“So I said, ‘we have some space; we have some extra operating rooms,’” she went on. “So we created the first in-hospital surgery center.”
Other innovations and expansion initiatives would follow, including an eye center created at the hospital, an intensivist program, one of the nation’s first hospitalist programs, creation of the Weldon Center for Rehabilitation, the Family Life Center, the Healthcare for the Homeless initiative, and much more.
The common denominators with each of these efforts were common sense, expediency, and a desire to better serve patients and families, said Sister Caritas, citing the hospitalist program, now a staple in hospitals across the country, as an example.
“It was never really my intention to start a hospitalist program — I just wanted to create opportunities for more surgery,” she explained. “My whole life has been taking advantage of opportunities that present themselves; when I’m open to something and think it’s a good idea, I move with it. And I like nothing more than creating new things and getting something started. Those are the kinds of things that energize me.”
But while Sister Caritas has always been entrepreneurial, the word most-often used to describe her is compassionate.
“What’s truly impressive is the breadth of her engagement, from the national level all the way down to the individual,” said Sister Popko. “She’s been on many national and regional boards and continues to serve on several — she has that dimension. But at the same time, and simultaneously, she has extraordinary compassion and a big-hearted, magnanimous response to the needs of the individual, whether it’s helping someone find a placement for their mother in a nursing home or reaching out to an individual who’s looking for a job or is in trouble.
“If you know her, you know her thousand closest friends,” she went on. “She just knows everyone.”
U.S. Rep. Richard Neal, who was mayor of Springfield during Sister Caritas’ tenure as president of Mercy, agreed.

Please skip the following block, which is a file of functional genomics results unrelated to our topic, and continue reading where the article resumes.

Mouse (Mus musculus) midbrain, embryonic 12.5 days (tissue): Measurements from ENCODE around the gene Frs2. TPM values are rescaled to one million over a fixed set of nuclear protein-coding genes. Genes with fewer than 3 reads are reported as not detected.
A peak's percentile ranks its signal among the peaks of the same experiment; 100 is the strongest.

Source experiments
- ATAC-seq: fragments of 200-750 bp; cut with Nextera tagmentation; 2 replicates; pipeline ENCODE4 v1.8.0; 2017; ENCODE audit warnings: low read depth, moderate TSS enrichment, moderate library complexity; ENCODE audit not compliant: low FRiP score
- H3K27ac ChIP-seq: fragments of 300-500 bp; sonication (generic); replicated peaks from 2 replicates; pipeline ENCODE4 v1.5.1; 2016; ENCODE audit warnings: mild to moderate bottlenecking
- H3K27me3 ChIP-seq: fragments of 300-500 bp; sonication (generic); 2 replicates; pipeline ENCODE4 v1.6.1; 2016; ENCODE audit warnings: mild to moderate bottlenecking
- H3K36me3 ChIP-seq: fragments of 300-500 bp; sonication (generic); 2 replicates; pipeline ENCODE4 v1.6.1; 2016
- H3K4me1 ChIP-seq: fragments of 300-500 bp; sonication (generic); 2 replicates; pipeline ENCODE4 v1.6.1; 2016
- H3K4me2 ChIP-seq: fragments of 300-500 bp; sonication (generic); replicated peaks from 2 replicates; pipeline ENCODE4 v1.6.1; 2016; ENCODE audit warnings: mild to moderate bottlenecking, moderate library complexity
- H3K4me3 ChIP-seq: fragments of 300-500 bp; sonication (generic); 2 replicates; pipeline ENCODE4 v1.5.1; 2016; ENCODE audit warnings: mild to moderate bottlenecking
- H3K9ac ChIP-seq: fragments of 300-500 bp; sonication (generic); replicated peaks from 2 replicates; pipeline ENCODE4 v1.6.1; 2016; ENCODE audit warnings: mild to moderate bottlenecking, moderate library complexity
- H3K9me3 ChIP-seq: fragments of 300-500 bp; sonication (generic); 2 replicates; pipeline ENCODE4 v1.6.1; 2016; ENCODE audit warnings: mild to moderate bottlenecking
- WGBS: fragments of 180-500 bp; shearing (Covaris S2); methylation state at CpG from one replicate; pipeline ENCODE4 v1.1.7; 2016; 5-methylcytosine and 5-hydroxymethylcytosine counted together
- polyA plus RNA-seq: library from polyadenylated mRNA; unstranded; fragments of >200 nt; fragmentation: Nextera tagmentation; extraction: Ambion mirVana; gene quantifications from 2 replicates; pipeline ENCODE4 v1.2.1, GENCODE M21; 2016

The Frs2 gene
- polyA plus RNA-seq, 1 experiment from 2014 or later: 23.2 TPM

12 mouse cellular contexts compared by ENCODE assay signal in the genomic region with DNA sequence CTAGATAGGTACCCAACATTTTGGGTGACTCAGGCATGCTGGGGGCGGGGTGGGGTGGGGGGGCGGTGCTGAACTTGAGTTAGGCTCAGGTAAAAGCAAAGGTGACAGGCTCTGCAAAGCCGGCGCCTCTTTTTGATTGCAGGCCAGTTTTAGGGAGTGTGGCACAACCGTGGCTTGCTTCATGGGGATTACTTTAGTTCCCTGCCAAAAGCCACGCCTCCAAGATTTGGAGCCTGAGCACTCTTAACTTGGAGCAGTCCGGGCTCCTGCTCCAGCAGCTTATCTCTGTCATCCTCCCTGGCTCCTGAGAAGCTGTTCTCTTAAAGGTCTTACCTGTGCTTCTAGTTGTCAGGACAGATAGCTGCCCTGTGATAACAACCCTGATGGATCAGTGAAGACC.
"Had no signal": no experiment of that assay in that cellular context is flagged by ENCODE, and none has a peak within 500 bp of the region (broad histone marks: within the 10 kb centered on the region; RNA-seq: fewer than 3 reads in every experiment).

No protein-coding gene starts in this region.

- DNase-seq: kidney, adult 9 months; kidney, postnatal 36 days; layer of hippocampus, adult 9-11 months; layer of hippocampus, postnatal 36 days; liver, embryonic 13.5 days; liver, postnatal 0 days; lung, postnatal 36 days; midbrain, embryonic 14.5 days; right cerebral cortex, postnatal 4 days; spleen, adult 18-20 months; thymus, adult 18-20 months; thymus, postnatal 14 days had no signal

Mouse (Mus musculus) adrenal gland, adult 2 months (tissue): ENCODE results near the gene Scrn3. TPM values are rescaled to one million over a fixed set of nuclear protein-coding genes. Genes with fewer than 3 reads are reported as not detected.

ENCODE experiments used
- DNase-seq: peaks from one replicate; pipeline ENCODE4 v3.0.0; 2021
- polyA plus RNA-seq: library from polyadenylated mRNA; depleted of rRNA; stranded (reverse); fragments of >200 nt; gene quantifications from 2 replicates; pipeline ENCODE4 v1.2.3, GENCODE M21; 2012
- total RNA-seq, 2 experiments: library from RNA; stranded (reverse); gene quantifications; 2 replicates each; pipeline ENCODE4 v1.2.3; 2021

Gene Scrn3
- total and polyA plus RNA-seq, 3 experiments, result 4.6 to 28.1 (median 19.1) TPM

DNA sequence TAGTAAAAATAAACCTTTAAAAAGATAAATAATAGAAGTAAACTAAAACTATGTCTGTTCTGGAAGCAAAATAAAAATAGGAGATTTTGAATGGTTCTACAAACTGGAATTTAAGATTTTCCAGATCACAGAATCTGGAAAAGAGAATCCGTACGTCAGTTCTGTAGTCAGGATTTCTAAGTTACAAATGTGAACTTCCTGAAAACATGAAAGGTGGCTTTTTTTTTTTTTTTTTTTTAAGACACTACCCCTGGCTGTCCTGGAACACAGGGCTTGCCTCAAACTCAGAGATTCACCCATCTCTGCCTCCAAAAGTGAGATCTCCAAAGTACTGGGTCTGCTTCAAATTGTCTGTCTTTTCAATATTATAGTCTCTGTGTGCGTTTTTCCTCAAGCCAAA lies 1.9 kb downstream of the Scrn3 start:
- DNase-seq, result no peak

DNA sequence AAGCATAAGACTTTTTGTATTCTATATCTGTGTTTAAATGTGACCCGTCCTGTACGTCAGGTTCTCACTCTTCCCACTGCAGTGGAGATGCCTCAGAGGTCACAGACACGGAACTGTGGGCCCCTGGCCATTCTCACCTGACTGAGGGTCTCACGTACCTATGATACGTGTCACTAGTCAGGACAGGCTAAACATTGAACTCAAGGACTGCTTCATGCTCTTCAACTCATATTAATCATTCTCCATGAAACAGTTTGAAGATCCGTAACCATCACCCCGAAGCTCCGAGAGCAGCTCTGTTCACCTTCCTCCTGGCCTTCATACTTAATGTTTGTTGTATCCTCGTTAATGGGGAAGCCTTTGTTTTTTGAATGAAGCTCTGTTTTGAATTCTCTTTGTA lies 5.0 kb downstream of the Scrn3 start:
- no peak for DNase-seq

“Her legacy is one of lasting kindness, compassion, and care for all,” he said. “She vowed to ensure that everyone who came through her doors were taken care of, and she fulfilled that promise. She has truly fulfilled the Sisters of Providence pledge to pay particular attention to the cries of the poor and oppressed.”
Sister Popko told BusinessWest that Sister Caritas, a.k.a. ‘little sister,’ insists that at one time she was at least 5 feet tall, and maybe a full inch over that mark.
Not that it matters, or has ever mattered.
“She has such a large presence even though she’s a very small person,” Sister Popko noted. “When she walks into a room, everyone recognizes her and wants to speak to her. She has an indomitable spirit, is very courageous, and is outspoken when it’s called for.”
Such comments evoke Mark Twain’s famous and often-borrowed line: “It’s not the size of the dog in the fight, it’s the size of the fight in the dog.” And with many matters, and in many arenas, Sister Caritas has displayed plenty of fight.
Perhaps the most celebrated example was her lengthy battle to win approval from the Mass. Department of Public Health for a cobalt unit for cancer treatment at Mercy Hospital. She first filed an application in 1978, and it was denied. Applications could only be filed biannually, so she tried again in 1980. And 1982. And 1984. And 1986. You get the idea.